Post Tagged with: "WIPO"

The Letters of the Law: The Year in Canadian Tech Law

Appeared in the Toronto Star on December 18, 2006 as Decisions, Disputes that Shaped Technology in '06 This past year in law and technology has been marked by a series of noteworthy developments including the explosive interest in user-generated content, the emergence of several artists-backed copyright coalitions, and the arrival […]

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December 18, 2006 1 comment Columns Archive


The Hill Times this week features a special section on Canadian innovation policy that includes an email question and answer session with Industry Minister Maxime Bernier.  The answers to some critical innovation questions are instructive: You are said to take a 'consumer-first' approach to your department. If you agree with […]

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November 7, 2006 2 comments News

The End of WIPO?

Last week's WIPO General Assembly is being rightly billed a major victory – the development agenda will continue with all issues on the table, while a diplomatic conference on a proposed Broadcasting Treaty has been made contingent on two prior meetings and the resolution of all outstanding issues (a marked […]

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October 6, 2006 1 comment News

Canada Against WIPO Broadcast Treaty Diplomatic Conference

Reports from Geneva, where WIPO is holding its General Assembly, indicate that Canada has come out against a diplomatic conference for the WIPO Broadcast Treaty.  The U.S. is now also opposed to the conference, which was seemingly pushed through several weeks ago without consensus support.  I wrote about the controversial […]

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September 27, 2006 Comments are Disabled News

The Most Dangerous Treaty You’ve Never Heard About

With government negotiators and broadcast officials descending on Geneva this week to continue negotiations on the WIPO Broadcast Treaty, my weekly Law Bytes column (Toronto Star version, homepage version) examines a proposal that started as an attempt to address the narrow issue of signal theft and has today mushroomed into a massive treaty that would grant broadcasters in some countries many new rights.  Many people are questioning the impact of the treaty, which includes an exclusive retranmission right, an extension in the term of protection for broadcasts, and the decision to make the exceptions and limitations in the treaty optional.  Indeed, even the Canadian delegation has wondered aloud whether the treaty would create a danger that some broadcasts might never fall into the public domain, effectively creating a perpetual broadcasting right.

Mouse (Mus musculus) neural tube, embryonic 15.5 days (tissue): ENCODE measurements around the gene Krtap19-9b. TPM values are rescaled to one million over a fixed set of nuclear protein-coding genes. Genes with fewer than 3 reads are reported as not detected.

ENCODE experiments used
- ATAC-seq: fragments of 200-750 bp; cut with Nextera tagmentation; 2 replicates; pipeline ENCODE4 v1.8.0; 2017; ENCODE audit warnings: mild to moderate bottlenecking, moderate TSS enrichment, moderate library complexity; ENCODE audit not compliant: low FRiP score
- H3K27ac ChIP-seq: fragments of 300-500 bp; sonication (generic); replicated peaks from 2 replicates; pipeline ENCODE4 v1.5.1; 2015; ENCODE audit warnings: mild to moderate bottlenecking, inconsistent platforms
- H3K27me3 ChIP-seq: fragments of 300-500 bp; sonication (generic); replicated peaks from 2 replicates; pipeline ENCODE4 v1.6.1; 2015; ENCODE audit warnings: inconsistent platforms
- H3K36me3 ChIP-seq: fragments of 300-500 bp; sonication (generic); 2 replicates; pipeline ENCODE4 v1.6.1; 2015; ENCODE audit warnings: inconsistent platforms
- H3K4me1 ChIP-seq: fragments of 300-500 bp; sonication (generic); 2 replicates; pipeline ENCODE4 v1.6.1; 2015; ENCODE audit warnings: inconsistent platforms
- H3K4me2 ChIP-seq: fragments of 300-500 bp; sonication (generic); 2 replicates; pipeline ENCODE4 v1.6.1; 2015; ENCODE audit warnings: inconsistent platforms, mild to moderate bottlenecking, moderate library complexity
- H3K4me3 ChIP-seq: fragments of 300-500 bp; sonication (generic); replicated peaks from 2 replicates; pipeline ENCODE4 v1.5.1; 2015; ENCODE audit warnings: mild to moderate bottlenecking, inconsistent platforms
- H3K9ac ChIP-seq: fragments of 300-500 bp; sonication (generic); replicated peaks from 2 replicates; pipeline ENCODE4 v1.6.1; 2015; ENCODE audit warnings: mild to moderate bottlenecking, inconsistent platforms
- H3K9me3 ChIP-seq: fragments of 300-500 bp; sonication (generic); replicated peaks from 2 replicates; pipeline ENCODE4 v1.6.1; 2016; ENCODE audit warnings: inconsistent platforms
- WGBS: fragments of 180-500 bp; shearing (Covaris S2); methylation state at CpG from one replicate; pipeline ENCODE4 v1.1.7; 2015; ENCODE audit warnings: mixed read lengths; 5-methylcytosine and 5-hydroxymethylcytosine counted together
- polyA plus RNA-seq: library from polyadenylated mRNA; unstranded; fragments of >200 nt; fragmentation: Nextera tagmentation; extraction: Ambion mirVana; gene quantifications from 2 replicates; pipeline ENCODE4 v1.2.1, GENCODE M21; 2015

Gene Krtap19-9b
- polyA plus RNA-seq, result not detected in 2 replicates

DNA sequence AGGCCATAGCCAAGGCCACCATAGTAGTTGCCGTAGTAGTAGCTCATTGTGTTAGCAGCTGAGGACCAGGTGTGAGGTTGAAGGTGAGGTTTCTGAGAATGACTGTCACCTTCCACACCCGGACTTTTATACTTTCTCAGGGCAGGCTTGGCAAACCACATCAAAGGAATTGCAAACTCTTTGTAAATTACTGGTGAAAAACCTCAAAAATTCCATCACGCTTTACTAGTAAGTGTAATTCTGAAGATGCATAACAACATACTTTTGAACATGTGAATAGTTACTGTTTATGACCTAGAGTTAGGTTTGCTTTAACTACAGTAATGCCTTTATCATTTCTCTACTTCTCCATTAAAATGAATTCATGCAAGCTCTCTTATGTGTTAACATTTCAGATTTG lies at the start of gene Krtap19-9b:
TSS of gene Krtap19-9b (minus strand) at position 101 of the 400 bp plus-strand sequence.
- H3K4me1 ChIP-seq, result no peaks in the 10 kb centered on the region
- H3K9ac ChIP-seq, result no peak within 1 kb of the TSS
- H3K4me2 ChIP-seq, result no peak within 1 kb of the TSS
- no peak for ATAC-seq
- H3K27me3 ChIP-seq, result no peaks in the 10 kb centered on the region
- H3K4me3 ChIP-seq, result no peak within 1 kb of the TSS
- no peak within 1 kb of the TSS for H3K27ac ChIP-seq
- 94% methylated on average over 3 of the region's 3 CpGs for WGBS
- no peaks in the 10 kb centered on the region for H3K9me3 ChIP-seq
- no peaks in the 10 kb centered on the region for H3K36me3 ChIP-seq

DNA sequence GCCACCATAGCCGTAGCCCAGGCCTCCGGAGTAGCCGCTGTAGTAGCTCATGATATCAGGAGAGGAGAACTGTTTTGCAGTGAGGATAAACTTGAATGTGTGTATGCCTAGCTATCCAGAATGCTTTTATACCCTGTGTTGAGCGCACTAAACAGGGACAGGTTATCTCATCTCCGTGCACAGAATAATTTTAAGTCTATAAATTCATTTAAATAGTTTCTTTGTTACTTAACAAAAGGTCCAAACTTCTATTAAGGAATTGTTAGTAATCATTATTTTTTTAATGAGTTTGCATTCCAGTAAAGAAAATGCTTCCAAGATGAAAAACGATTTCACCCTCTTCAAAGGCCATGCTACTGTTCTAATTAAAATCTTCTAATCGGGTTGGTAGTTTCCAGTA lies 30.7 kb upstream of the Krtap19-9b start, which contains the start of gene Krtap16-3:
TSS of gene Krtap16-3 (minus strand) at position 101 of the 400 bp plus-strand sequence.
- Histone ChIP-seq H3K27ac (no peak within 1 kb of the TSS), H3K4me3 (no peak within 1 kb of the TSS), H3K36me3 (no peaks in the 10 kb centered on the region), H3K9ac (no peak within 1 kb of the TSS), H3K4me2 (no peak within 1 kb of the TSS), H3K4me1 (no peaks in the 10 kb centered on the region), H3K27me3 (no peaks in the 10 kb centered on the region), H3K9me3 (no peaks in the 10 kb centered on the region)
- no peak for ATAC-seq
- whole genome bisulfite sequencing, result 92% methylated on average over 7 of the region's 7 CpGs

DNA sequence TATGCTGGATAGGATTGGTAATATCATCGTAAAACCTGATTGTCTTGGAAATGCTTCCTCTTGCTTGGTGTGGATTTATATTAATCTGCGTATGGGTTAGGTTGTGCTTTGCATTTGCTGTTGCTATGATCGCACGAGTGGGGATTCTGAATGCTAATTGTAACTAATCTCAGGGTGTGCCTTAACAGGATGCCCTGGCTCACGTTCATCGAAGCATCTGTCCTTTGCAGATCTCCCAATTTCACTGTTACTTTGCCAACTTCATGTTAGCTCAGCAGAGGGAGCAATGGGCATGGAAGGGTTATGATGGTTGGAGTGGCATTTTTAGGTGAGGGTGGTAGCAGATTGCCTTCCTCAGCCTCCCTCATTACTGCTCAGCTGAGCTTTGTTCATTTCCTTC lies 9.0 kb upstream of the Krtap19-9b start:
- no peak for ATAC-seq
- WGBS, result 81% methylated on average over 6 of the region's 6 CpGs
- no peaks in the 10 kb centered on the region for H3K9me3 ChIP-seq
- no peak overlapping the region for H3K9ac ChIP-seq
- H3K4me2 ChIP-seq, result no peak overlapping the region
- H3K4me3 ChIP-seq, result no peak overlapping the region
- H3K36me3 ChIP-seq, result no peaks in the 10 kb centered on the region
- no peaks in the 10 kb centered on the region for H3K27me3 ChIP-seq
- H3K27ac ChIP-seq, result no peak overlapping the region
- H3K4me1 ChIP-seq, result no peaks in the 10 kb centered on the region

The impact of the treaty on individuals and creators could be dramatic, potentially making it more difficult to record television shows for viewing at a later time, locking up content that is otherwise in the public domain, and necessitating that film makers obtain twice as many consents for the re-use of broadcast clips. 

The potential cost of the new rights is also significant, with Canadian broadcast distributors, including the major telecommunications companies that have begun offering high-definition television services, fearing that the new retransmission right alone could result in more than a half billion dollars in new royalty payments flowing out of Canada to U.S. broadcasters.

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September 11, 2006 1 comment Columns